‘Don’t allow grief-stricken families to veto organ donations’

Dr David Shaw believes respecting an organ donation veto is a failure of moral imagination
Dr David Shaw believes respecting an organ donation veto is a failure of moral imagination
Have your say

FAMILIES should not be allowed to over-rule dead loved ones’ wishes to become organ donors, a Scottish expert has declared.

Dr David Shaw, honorary lecturer at Aberdeen University, revealed about one in ten of families refuses to donate organs when a relative passes away even though that person had stipulated that they wanted to donate their organs.

He said it was “unprofessional” for doctors to over-rule a patient’s dying wish and such action resulted in the deaths of many patients in desperate need of transplants.

Ethicist Dr Shaw’s comments come on the back of a move to look into whether patients should be kept alive using elective ventilation to facilitate the harvesting of their organs for donation.

He said there would be no need for such a procedure if doctors respected the wishes of deceased people who had stated they wanted to donate.

Currently, a family member can refuse to let doctors remove a loved one’s organs even if that person had said they wanted to be a donor at death.

Dr Shaw said families have no legal grounds for over-riding the dead person’s wishes if they clearly wanted to donate, for example if they carried an organ donor card or signed up to an online register.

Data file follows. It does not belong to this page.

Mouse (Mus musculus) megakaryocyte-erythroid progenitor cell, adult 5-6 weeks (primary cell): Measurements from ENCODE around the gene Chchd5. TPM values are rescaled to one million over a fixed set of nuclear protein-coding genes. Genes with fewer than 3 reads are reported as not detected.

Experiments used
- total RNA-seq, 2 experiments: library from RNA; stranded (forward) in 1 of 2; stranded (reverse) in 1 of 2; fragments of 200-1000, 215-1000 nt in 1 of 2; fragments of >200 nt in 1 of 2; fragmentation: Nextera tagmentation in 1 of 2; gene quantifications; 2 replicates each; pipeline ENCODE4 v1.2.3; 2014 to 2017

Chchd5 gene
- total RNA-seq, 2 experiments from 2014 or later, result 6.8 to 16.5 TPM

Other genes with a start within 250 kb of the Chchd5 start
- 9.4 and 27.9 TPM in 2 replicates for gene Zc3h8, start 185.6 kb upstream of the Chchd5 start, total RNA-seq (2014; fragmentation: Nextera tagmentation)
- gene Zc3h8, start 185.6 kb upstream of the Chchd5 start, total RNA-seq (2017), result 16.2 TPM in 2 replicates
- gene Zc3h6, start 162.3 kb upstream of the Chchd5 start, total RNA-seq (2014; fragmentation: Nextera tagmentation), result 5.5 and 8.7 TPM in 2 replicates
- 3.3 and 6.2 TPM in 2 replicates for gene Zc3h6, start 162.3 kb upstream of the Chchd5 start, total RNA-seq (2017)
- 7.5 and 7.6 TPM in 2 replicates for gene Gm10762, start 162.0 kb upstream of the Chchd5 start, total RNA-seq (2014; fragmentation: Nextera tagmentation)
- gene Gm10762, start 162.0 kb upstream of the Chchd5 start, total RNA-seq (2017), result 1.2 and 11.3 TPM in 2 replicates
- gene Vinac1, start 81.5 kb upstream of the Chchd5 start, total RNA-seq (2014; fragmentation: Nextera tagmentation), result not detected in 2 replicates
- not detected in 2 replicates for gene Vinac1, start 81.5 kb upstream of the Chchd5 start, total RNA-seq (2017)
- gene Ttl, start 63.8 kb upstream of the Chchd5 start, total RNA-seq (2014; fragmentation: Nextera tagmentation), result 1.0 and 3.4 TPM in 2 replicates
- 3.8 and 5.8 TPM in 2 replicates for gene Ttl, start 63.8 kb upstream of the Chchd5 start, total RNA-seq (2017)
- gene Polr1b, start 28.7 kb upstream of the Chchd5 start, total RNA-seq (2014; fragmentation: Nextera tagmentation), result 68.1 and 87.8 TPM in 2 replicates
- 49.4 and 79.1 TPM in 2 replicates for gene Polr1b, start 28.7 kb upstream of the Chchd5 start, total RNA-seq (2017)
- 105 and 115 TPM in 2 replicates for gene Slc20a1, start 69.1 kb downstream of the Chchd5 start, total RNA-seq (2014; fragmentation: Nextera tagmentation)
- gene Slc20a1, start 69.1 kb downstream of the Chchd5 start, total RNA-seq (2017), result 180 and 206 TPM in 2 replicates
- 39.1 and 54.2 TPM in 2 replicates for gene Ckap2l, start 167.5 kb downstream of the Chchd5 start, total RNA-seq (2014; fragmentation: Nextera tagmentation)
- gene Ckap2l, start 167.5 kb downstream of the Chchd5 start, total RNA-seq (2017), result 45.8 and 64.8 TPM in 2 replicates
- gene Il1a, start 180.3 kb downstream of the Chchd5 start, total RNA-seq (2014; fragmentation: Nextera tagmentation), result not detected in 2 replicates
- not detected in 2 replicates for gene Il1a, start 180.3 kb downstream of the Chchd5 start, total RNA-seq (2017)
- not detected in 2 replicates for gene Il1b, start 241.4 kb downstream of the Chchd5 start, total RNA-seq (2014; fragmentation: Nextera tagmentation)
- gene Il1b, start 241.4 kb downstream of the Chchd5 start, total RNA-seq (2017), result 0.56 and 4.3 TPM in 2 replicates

He revealed many families had later regretted going against their loved one’s decision, wishing they had allowed the donation.

Dr Shaw said: “Giving into the family is unprofessional and lets down the patient and potential recipients of the organs. Furthermore, the patient’s organs have gone to waste and several people have died as a result.”

He suggested that clinicians who heed the veto “are complicit in a family denying its loved one’s last chance to affect the world”.

Dr Shaw said he understood why family members could be upset about donating and he said doctors were reluctant to add to their grief by going against what they wanted.

But he said: “Doctors are ­professionals with obligations to respect the wishes of the dead patient and to promote the health of the public.”

Dr Shaw, writing in the British Medical Journal, called for families and doctors to think about the seriously ill on waiting lists who lose out on organs when a donation is vetoed.

He said: “To respect a family’s veto when the patient was on the organ donor register is a failure of moral imagination that leads to a violation of the dead person’s wishes and causes the death of several people and all the sorrow consequent to this.”

The number of people in Scotland who have signed up as donors has reached a record 2,025,400 people, or 40 per cent of the population

Scotland has one of the highest rates in the UK for people signed up to donate.

Around 600 people are awaiting life-saving transplants in Scotland the Scottish Government recently revealed the number of people who died while waiting for organs has dropped slightly from 38 in 2010-11 to 36 in 2011-12.

It said the number of major organ transplants hit a new high of 342 in 2011-12, compared with 301 in 2010-11.

A Scottish Government spokeswoman said: “All our advertising campaigns emphasise the importance of making sure family and friends know what those wishes are.

“Where relatives object to donation, in opposition to their loved one’s wishes, it is for clinicians to decide whether donation should proceed or not.”